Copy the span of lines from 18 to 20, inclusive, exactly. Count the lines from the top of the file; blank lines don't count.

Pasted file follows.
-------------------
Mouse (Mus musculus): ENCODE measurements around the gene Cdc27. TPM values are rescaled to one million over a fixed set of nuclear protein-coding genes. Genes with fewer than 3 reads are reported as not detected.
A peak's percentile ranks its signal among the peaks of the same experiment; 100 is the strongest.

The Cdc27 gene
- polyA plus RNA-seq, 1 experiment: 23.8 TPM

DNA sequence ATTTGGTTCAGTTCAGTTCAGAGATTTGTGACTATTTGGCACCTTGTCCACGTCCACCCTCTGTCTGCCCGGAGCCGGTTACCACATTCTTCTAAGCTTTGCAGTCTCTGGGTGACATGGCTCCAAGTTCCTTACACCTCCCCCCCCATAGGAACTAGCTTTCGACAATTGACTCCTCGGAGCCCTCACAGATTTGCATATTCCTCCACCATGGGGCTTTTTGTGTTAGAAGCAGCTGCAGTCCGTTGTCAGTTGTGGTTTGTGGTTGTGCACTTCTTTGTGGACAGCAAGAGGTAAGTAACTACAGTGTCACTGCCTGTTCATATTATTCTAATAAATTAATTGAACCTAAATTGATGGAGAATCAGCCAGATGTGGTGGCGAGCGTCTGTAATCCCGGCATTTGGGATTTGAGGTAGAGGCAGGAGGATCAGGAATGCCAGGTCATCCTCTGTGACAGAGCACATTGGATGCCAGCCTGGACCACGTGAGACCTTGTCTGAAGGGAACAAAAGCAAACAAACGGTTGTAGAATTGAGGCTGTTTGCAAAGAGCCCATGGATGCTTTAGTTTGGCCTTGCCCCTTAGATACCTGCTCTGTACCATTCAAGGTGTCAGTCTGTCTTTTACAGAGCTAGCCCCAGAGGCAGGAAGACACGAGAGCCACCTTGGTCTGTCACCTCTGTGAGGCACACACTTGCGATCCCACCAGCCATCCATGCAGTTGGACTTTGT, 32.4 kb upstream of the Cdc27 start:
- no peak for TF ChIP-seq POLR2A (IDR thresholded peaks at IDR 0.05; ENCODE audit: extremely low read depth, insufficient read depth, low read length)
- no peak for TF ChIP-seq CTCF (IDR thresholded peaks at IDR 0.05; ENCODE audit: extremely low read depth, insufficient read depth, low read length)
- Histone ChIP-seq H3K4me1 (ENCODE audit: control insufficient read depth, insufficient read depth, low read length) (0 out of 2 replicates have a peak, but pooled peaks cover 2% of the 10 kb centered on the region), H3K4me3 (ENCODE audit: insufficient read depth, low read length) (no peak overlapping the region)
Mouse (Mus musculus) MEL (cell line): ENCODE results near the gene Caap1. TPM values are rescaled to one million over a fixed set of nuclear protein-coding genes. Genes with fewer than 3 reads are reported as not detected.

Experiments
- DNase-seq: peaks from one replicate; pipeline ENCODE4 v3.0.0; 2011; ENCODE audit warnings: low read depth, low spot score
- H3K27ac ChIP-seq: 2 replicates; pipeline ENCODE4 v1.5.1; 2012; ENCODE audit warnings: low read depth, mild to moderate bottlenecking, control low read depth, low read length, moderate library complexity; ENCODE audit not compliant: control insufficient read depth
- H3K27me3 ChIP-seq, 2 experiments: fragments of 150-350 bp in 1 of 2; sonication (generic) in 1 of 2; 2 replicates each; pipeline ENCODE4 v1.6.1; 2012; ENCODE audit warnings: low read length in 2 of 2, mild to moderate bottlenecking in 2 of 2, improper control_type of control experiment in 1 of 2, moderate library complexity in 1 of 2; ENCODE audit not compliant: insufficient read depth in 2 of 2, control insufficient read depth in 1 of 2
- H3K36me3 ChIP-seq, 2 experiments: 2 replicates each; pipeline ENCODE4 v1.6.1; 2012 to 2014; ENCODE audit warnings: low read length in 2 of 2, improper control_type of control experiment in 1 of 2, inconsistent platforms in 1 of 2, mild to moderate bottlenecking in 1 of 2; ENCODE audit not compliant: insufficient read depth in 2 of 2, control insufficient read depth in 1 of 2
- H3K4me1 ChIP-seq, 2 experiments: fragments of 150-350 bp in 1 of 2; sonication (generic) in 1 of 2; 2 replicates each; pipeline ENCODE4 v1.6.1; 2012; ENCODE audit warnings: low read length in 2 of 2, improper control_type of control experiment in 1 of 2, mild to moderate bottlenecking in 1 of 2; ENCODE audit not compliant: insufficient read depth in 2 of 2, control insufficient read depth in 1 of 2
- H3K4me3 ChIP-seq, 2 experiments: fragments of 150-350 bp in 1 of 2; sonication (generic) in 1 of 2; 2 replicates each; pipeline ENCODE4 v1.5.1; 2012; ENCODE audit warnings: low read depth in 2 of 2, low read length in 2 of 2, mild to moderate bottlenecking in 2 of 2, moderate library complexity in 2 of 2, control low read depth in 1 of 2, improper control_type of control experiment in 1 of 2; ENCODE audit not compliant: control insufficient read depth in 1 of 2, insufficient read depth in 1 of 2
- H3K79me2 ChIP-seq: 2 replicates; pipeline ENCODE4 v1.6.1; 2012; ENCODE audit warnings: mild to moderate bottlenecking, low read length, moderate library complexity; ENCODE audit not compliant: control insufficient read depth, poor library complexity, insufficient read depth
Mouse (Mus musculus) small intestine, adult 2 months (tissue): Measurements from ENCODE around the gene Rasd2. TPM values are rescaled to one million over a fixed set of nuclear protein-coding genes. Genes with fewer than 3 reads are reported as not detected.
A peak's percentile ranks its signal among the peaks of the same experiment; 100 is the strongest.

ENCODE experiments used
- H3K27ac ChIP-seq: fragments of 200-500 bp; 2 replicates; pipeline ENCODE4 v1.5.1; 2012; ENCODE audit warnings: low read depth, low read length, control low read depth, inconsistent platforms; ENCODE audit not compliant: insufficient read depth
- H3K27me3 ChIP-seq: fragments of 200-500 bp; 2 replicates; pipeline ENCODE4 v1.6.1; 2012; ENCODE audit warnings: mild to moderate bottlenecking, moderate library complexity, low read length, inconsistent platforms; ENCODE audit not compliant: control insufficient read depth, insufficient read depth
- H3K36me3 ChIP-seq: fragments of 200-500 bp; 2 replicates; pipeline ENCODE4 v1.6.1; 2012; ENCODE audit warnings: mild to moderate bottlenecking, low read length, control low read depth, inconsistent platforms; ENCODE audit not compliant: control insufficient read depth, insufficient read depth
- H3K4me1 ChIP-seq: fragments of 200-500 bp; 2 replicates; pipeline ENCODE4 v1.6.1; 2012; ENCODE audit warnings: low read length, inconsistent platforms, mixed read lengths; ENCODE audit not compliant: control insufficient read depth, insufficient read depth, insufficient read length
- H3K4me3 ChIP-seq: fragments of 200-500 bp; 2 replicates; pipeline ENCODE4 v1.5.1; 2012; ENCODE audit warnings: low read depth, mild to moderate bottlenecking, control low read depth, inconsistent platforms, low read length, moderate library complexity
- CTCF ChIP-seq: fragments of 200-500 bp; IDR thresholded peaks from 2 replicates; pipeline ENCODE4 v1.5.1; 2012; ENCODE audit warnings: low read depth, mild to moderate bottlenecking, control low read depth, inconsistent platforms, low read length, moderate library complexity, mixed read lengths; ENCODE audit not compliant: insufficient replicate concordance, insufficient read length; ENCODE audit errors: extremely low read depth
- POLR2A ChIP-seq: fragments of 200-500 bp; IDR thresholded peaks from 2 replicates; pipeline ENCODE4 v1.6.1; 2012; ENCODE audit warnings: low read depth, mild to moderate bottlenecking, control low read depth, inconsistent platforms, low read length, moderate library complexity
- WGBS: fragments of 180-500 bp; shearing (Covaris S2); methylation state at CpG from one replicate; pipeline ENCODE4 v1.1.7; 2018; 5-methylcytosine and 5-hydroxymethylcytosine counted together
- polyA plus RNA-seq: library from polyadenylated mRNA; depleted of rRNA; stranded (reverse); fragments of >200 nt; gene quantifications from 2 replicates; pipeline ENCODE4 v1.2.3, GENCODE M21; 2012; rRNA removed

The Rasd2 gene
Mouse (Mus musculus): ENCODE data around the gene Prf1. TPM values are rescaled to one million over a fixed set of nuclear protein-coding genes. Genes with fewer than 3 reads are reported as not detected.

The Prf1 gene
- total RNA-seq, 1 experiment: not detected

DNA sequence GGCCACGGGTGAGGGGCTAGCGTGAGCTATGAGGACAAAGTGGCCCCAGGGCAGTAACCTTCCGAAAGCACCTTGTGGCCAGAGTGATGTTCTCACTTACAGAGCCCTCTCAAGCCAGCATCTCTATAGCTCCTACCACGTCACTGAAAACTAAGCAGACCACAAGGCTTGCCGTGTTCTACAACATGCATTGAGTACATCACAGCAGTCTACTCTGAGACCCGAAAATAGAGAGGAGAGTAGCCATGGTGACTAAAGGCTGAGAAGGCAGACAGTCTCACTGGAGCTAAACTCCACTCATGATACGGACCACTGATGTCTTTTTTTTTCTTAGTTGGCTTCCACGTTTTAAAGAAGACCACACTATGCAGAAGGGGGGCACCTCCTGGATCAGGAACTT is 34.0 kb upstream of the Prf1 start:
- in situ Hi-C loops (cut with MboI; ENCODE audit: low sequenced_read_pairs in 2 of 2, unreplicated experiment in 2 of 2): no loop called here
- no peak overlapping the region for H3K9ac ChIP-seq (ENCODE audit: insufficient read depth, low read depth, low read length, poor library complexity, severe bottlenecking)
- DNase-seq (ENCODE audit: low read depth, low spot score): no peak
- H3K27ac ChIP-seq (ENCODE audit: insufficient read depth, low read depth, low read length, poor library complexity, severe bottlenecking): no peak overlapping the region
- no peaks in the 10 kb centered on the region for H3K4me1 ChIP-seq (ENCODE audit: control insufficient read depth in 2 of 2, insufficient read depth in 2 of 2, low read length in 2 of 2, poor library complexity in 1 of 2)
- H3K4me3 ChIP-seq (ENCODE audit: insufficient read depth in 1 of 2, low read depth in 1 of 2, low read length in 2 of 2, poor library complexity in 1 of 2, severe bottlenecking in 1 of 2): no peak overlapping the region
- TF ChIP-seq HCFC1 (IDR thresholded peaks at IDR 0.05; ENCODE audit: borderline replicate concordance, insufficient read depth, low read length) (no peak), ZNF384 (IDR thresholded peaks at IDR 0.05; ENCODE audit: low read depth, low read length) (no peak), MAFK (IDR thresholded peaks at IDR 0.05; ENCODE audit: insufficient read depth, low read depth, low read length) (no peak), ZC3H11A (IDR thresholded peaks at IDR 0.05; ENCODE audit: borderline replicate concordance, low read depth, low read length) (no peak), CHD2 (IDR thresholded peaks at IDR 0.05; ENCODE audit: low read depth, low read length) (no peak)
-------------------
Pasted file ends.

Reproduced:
Mouse (Mus musculus) small intestine, adult 2 months (tissue): Measurements from ENCODE around the gene Rasd2. TPM values are rescaled to one million over a fixed set of nuclear protein-coding genes. Genes with fewer than 3 reads are reported as not detected.
A peak's percentile ranks its signal among the peaks of the same experiment; 100 is the strongest.

ENCODE experiments used